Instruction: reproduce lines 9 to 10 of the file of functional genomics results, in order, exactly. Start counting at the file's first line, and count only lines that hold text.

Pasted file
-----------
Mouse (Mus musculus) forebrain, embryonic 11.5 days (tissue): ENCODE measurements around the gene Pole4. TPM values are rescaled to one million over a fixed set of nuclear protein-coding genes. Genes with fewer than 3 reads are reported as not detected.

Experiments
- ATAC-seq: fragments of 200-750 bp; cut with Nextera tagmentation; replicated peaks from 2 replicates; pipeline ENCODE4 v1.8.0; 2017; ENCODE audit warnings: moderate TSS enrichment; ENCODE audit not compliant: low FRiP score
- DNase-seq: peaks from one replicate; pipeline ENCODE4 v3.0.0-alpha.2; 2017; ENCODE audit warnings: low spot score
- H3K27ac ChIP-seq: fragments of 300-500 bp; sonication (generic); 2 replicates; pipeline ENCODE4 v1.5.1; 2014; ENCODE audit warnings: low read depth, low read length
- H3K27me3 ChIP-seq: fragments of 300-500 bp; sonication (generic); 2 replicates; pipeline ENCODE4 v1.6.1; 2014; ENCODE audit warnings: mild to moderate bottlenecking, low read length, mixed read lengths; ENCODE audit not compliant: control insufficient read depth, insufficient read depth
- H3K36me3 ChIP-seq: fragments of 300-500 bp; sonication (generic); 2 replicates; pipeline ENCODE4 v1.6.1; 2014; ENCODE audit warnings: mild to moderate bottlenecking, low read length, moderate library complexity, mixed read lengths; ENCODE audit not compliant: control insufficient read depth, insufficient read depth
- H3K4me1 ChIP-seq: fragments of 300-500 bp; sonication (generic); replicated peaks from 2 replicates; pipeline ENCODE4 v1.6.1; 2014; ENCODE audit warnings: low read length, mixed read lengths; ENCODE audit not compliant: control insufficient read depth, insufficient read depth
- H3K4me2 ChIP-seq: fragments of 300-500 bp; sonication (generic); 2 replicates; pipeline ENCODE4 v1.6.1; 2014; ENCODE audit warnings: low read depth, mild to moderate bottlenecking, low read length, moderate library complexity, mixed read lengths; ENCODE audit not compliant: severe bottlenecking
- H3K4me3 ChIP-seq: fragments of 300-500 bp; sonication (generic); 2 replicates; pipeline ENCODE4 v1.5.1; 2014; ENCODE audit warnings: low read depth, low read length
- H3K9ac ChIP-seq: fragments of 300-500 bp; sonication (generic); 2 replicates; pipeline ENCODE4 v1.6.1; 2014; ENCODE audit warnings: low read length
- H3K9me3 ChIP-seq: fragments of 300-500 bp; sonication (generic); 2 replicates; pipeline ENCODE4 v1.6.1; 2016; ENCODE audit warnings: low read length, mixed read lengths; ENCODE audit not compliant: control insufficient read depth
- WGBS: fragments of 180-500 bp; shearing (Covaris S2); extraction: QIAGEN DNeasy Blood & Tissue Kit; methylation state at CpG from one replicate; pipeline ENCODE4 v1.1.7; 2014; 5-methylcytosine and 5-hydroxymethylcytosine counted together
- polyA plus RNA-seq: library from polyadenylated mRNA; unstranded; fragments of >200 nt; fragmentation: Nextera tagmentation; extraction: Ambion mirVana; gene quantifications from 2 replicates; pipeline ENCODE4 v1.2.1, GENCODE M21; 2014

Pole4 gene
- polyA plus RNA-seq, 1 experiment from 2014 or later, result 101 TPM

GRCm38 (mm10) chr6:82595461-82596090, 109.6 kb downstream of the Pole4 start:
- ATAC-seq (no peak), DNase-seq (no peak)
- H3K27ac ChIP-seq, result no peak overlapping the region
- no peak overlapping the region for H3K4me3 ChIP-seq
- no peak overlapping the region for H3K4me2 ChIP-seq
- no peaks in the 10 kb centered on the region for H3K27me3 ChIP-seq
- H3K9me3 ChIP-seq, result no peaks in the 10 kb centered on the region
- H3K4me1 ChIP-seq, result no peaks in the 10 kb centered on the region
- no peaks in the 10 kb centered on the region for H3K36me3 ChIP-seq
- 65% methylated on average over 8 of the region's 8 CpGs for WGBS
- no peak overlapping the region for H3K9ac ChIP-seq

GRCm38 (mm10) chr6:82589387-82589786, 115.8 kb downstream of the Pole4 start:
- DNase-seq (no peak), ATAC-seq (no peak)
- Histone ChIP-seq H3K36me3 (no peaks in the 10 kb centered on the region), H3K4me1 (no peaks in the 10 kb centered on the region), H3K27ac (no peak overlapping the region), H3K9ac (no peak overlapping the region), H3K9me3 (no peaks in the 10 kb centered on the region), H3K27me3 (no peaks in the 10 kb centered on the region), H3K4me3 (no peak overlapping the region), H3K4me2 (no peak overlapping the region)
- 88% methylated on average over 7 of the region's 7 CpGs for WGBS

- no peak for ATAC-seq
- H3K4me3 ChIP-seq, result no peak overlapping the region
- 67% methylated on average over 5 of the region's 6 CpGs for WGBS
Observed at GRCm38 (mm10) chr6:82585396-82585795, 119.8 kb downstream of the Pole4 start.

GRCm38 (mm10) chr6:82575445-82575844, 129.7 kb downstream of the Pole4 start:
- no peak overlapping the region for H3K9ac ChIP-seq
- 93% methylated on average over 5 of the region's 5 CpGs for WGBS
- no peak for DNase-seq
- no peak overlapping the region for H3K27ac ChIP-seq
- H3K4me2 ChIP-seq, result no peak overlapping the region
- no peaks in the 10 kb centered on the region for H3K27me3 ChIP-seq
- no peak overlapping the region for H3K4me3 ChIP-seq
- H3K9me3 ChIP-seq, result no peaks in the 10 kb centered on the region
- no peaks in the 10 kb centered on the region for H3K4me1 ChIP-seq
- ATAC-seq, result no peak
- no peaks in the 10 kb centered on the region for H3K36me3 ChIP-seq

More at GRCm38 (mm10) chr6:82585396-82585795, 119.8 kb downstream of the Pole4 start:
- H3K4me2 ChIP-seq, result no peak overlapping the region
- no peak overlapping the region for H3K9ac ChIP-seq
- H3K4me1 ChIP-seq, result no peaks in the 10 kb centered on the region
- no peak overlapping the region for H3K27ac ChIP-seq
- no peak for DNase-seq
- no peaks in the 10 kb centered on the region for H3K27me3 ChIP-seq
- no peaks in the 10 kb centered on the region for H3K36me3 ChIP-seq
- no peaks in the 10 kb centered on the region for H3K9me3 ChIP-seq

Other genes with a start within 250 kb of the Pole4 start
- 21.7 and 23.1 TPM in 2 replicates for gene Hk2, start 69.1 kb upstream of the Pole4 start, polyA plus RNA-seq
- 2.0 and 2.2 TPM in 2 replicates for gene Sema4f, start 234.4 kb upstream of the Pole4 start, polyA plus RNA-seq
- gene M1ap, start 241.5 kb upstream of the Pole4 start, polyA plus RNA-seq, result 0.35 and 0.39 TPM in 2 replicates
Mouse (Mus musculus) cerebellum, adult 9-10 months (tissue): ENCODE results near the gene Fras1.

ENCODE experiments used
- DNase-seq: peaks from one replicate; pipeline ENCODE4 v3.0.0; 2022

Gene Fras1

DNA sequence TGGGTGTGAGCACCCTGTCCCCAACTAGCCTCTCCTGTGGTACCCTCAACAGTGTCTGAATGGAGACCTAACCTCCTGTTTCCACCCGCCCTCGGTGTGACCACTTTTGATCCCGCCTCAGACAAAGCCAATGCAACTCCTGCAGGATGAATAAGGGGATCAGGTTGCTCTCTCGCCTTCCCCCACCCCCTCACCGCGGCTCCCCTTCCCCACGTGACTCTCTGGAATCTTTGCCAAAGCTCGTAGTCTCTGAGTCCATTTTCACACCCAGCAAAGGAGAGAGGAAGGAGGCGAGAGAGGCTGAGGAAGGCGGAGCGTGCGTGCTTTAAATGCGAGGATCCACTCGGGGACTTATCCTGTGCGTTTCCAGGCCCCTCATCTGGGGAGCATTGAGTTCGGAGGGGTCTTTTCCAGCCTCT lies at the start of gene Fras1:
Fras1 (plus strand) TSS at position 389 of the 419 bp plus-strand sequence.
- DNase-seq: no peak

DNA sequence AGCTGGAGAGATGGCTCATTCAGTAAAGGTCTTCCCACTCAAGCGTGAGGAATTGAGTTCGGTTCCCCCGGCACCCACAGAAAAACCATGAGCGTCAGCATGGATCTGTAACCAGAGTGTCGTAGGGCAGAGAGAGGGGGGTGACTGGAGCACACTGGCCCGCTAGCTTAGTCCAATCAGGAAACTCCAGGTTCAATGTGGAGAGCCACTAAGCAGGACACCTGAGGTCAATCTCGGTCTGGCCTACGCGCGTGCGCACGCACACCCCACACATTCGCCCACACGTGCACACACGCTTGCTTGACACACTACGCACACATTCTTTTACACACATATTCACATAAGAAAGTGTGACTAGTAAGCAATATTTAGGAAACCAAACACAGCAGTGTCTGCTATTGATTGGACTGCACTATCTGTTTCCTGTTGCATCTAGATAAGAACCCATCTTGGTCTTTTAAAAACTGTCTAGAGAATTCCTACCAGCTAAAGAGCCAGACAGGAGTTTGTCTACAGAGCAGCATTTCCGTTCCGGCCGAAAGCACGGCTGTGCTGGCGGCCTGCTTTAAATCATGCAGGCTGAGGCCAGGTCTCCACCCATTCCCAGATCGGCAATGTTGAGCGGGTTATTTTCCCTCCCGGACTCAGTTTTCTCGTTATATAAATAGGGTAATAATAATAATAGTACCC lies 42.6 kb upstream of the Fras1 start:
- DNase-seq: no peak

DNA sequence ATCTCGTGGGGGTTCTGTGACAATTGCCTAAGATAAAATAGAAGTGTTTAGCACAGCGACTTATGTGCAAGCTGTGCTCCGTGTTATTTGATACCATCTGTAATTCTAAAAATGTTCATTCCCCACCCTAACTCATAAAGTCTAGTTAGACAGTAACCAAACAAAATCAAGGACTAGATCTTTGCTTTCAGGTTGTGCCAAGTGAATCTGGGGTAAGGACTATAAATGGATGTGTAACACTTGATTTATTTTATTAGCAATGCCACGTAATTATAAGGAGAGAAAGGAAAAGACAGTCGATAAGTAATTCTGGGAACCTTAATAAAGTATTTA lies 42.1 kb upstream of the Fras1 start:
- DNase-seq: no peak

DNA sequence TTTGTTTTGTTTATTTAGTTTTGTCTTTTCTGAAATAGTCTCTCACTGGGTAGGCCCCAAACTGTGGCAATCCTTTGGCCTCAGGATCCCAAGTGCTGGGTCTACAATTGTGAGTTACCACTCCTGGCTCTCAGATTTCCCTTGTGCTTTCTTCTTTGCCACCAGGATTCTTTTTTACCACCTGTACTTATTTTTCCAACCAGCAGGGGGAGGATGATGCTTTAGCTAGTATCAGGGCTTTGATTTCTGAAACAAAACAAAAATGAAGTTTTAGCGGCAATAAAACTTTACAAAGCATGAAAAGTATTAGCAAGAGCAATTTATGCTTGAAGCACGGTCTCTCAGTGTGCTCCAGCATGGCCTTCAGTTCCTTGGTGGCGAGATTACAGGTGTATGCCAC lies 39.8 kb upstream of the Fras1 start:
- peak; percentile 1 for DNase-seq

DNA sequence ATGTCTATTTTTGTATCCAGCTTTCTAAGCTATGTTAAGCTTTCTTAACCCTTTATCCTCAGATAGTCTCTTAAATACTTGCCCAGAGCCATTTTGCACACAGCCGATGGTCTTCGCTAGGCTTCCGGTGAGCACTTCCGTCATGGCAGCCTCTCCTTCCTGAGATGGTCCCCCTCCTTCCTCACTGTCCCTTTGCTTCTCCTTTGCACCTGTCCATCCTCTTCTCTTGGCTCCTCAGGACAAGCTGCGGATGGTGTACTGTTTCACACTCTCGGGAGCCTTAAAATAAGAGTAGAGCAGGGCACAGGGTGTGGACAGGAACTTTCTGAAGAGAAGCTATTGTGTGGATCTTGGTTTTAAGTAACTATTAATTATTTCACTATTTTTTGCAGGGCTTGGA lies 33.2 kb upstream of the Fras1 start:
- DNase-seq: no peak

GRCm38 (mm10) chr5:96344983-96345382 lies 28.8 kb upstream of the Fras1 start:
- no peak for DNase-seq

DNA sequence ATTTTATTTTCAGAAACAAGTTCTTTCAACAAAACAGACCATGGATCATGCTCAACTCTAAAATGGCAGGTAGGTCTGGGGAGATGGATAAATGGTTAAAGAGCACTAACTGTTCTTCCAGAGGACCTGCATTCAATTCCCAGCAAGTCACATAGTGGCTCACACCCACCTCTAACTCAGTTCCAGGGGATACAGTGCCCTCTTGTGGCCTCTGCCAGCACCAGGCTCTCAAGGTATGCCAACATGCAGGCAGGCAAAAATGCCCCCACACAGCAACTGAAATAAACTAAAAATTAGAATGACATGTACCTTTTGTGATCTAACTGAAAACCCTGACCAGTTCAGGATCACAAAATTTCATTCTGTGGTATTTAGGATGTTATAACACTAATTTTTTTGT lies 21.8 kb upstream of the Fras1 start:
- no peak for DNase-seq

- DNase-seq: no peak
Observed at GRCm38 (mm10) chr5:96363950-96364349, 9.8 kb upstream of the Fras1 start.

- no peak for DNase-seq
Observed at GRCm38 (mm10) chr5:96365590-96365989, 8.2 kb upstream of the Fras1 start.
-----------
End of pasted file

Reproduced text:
- H3K4me2 ChIP-seq: fragments of 300-500 bp; sonication (generic); 2 replicates; pipeline ENCODE4 v1.6.1; 2014; ENCODE audit warnings: low read depth, mild to moderate bottlenecking, low read length, moderate library complexity, mixed read lengths; ENCODE audit not compliant: severe bottlenecking
- H3K4me3 ChIP-seq: fragments of 300-500 bp; sonication (generic); 2 replicates; pipeline ENCODE4 v1.5.1; 2014; ENCODE audit warnings: low read depth, low read length